Recreational Drug Users Could Face Nightclub Bans and Passport Confiscation Under New Government Plans

Drug Users

Individuals in the UK using recreational drugs (including cocaine and cannabis) are now facing the new possibility of having their driving licences and passports taken away from them, as well as the threat of being banned from nightclubs, according to new plans that the UK government has brought in for the purpose of tackling the UK’s rising drug abuse problem.

The UK government’s home secretary, Priti Patel, is unveiling plans to address the abuse of cannabis and cocaine and other similar recreational drugs with much harsher measures, in order to force people to give up the habits, or risk facing the new consequences that she is putting in place.

In addition to the aforementioned consequences, Priti Patel has also stated that people using cannabis, cocaine, and other types of drugs will now also be subject to fines, as well as additional conditions that they will have to follow as part of rehabilitation courses they will be enrolled in. 

Why Have These New Tougher Measures Been Introduced?

Priti Patel stated that the rationale behind these tougher measures being brought in are to address the fact that drug misuse can put people at a heightened risk of death. In addition, the fact is that it can fuel criminal activities, is connected to violent crime and other forms of serious crime, and that it can have such a dangerous impact and influence on younger people in society.

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What Are The Tougher Measures Being Brought In?

As mentioned previously, people abusing cocaine and cannabis might potentially be at risk of having their passports confiscated, their driving licences confiscated, and they might also be banned from attending nightclubs within the UK.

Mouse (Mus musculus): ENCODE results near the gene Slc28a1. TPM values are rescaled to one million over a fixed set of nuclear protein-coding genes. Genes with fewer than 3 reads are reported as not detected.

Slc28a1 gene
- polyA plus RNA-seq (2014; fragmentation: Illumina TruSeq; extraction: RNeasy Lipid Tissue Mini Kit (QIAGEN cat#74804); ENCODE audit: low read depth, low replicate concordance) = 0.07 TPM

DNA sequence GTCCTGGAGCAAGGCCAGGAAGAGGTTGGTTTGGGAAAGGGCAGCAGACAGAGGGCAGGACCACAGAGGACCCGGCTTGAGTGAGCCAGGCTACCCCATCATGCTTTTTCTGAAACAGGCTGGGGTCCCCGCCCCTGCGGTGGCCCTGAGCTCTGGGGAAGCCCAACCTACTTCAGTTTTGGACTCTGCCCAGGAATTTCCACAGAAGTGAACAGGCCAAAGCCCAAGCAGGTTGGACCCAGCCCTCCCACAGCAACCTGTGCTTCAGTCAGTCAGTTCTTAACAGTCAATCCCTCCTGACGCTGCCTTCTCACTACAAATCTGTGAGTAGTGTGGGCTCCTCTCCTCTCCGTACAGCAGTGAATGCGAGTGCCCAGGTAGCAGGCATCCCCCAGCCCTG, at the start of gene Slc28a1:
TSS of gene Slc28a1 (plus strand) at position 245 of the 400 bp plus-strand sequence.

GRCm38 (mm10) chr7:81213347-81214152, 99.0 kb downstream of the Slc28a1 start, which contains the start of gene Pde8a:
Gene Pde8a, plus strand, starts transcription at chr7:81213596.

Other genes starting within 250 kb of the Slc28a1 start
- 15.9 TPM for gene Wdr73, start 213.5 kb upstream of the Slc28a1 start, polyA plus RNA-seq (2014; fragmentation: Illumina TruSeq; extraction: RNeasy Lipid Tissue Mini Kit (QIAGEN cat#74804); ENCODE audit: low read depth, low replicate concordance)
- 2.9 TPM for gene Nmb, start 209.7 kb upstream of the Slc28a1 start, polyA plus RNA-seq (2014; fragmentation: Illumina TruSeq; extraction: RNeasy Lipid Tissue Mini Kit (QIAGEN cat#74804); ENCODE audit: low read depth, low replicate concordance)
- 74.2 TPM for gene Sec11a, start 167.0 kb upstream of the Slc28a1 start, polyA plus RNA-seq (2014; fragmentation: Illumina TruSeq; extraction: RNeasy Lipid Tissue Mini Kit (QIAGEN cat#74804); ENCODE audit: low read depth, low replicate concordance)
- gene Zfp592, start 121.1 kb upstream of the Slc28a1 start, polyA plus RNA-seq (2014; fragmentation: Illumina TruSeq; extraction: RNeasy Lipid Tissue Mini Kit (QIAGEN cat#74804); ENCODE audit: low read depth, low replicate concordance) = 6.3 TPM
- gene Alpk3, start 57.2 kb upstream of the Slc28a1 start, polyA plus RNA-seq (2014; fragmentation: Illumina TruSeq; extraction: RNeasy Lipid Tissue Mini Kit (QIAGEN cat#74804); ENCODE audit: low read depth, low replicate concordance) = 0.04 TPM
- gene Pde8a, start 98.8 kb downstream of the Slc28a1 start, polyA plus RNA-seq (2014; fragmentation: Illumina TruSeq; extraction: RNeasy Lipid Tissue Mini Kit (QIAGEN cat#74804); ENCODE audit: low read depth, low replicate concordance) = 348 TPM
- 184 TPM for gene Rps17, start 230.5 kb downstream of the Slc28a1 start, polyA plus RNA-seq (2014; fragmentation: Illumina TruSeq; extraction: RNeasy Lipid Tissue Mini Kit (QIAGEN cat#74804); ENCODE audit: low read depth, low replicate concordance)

Additionally, If people are first-time offenders, they will have to pay for a drug awareness course, and will also have to attend the course in its entirety. Failure to do so might result in the offender being forced to pay a fine similar to the ones issued for a failure to attend speed aware programmes (which cost £120 to take part in). 

According to the new legislation, first-time offenders have to pay an increased fixed penalty notice if they fail to attend their drug awareness course. Moreover, if they cannot pay the fine, they may be subject to prosecution.

If people are found to be abusing drugs for a second time, they will be issued a formal caution by the police, and will also have to take part in another drug awareness course. In addition, they may also be subject to random drug tests for a period of three months thereafter.

If offenders are caught a third time, depending on the circumstances, the offenders are likely to be prosecuted. This is where the ban from nightclubs might also be introduced as part of their sentence. Furthermore, these offenders might also be tagged and monitored thereafter, whilst also having their passport and driving licence taken away from them.

UK government ministers who are researching the UK’s drug usage have stated that these plans and measures have also been brought in to address the 4,600 drug-related deaths that reportedly occur every year in the UK.